Dr. Timothy Wood is a professor in the Department of Computer Science. Professor Wood's research studies how cloud computing platforms can be built from massive data centers containing thousands of servers and storage devices. He seeks to improve the performance, reliability, and energy efficiency of these large distributed systems by adding automation and intelligence at the operating system and virtualization layers.
Dr. Shahrokh Ahmadi is a professor in the Department of Electrical and Computer Engineering. His research interests are in low power and low noise microelectronics systems, sensors, and systems on chips. He is active in developing low power, and low noise VLSI devices such as ADCs, Sigma Delta converters, and active inductors. Professor Ahmadi is also active in applications of RFID and SAW sensors in automation and sensor networks.
Dr. Erica Gralla is a professor in the Department of Engineering Management and Systems Engineering. She studies operations and supply chain management in disaster response and other urgent or uncertain environments. Her research seeks to combine the strengths of human intuition and mathematical models to create better decision-making approaches. Current projects include transportation planning models for aid delivery, innovative ways to collect and analyze data to support emergency response decision-making, strategies to support better decision-making in design and product development, and human intuition for managing uncertainty.
Dr. Megan Leftwich is a professor in the Department of Mechanical and Aerospace Engineering. Her Biologically Inspired Energy Laboratory investigates natural fluid dynamics phenomena and applies their findings to engineering problems. Current projects include the wake dynamics of vertical axis wind turbines in standard and complex configurations, the hydrodynamics of pinniped swimming (in collaboration with the Smithsonian National Zoo), and the fluid dynamics of human birth.
Jonathan Ragone is the director of undergraduate student services, advising, and records for SEAS. During his career, Jonathan has worked in both student and academic affairs, while holding a variety of positions as a residence hall director, assistant director for college housing, academic coordinator for the graduate program in public health, and associate director for undergraduate colleges.
Natalia is an international graduate student from Argentina, and a Ph.D. candidate in the Department of Mechanical and Aerospace Engineering. She conducts research on computational nanoplasmonics for biosensing applications. She is an advocate of open source software, a Python preacher, a feminist, and an advocate of gender equality.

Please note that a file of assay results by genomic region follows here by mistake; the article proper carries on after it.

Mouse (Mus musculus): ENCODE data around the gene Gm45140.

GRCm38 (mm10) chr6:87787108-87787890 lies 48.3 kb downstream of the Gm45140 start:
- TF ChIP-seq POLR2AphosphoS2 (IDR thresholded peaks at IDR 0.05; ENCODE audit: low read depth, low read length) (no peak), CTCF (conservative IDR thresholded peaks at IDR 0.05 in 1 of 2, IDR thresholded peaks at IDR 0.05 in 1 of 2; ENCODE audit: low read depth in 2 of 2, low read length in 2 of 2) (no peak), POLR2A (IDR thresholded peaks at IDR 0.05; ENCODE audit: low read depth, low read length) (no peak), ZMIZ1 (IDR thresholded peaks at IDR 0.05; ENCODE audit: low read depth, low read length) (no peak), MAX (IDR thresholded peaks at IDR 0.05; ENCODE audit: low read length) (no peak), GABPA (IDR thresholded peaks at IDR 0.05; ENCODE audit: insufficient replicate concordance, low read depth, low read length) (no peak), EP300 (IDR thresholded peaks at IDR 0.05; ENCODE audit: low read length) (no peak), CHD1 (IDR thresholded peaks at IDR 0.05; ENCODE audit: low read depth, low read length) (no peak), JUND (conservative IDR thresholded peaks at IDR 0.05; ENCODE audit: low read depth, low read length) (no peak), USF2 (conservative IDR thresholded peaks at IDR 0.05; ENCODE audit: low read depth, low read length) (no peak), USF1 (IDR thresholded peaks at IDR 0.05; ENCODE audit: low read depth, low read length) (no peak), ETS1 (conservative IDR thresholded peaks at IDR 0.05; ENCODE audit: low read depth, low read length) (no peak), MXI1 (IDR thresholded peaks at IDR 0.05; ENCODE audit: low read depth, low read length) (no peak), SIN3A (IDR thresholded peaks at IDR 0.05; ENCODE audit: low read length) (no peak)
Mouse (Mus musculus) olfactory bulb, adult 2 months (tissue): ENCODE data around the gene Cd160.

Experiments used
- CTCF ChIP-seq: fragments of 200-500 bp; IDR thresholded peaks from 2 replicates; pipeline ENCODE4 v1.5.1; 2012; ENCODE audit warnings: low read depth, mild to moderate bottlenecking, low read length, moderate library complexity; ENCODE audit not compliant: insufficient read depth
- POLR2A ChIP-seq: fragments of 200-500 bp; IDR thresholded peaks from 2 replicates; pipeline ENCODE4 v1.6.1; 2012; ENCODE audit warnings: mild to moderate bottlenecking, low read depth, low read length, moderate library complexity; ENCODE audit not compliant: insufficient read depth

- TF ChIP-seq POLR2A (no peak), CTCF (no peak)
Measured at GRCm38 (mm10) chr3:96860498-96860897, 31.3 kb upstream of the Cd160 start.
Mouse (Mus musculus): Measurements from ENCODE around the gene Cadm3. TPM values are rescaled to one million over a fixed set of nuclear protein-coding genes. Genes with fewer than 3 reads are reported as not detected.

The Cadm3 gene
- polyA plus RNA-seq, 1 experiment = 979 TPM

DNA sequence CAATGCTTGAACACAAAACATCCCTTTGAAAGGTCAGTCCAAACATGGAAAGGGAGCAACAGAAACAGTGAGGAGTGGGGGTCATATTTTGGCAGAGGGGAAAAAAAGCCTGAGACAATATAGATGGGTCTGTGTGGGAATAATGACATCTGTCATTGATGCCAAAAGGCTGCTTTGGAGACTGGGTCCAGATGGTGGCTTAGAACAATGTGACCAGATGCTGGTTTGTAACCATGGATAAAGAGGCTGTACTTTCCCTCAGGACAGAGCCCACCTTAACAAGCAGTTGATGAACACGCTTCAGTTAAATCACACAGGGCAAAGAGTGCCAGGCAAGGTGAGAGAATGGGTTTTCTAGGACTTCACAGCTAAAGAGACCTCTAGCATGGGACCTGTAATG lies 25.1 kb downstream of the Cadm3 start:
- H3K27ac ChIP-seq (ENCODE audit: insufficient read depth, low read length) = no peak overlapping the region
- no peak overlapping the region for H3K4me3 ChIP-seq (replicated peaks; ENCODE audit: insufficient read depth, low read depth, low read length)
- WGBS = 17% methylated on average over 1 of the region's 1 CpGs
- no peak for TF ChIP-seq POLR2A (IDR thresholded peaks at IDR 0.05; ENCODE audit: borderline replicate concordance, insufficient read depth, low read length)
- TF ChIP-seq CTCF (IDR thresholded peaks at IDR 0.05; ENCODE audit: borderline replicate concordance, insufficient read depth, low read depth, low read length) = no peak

Mojolaoluwa is a graduate student pursuing a Ph.D. in environmental engineering. She received her B.S. degree in civil engineering from GW in 2017.
Bengisu ŞİŞİK is a PhD student from Turkey. She studies at the Mechanical and Aerospace Engineering Department of the George Washington University. Previously, she received her master’s degree from the same department with an Energy Engineering and Management graduate certificate in 2020. Her research focuses on additive manufacturing of thermoelectric materials. She is also a SEAS Graduate Ambassador and promotes graduate student community at the School of Engineering & Applied Science.
Alyssa Ilaria is an undergraduate studying computer science and plans to graduate with the Class of 2022. In addition to serving as an Internal Advisory Board Member for the SEAS Center for Women in Engineering, Alyssa is a member of the SEASSPAN freshmen mentoring program and Women in Computer Science (WiCS). Alyssa enjoys doing graphic design in her free time, and in the summer of 2019 she worked at Eli Lilly & Company doing web development for their clinical research database.
Thanks to Previous Board Members!
Paige Atkins recently retired as the associate administrator, Office of Spectrum Management (OSM), within the U.S. Commerce Department’s National Telecommunications and Information Administration (NTIA). During her tenure at NTIA, she led spectrum management efforts for the executive branch agencies and manages engineering, frequency assignment and certification, national and international spectrum policy, and strategic planning functions. Ms. Atkins completed her MS in engineering management at GW.
Former biomedical engineering student Shirali Nigam was selected to serve a three-year term on the Education Committee of the National Biomedical Engineering Society (BMES). She was the only undergraduate student on the committee of 11 people. The Committee is charged with assessing and providing educational opportunities to enhance professional development, fostering educational best practices, and working with accreditation committees. Shirali also served as a student member on the internal advisory board for the SEAS Center for Women in Engineering.
Hetal Odobasic serves as a biomedical engineer with the Food and Drug Administration. She currently evaluates implantable electrophysiological devices through clinical trials and the total product life cycle of the devices. Her efforts include collaboration with the medical device industry, clinicians, and patients to ensure public health safety. Prior to joining FDA, Ms. Odobasic was a professional advisor at SEAS. She helped develop, implement, and manage student engagement and retention programs.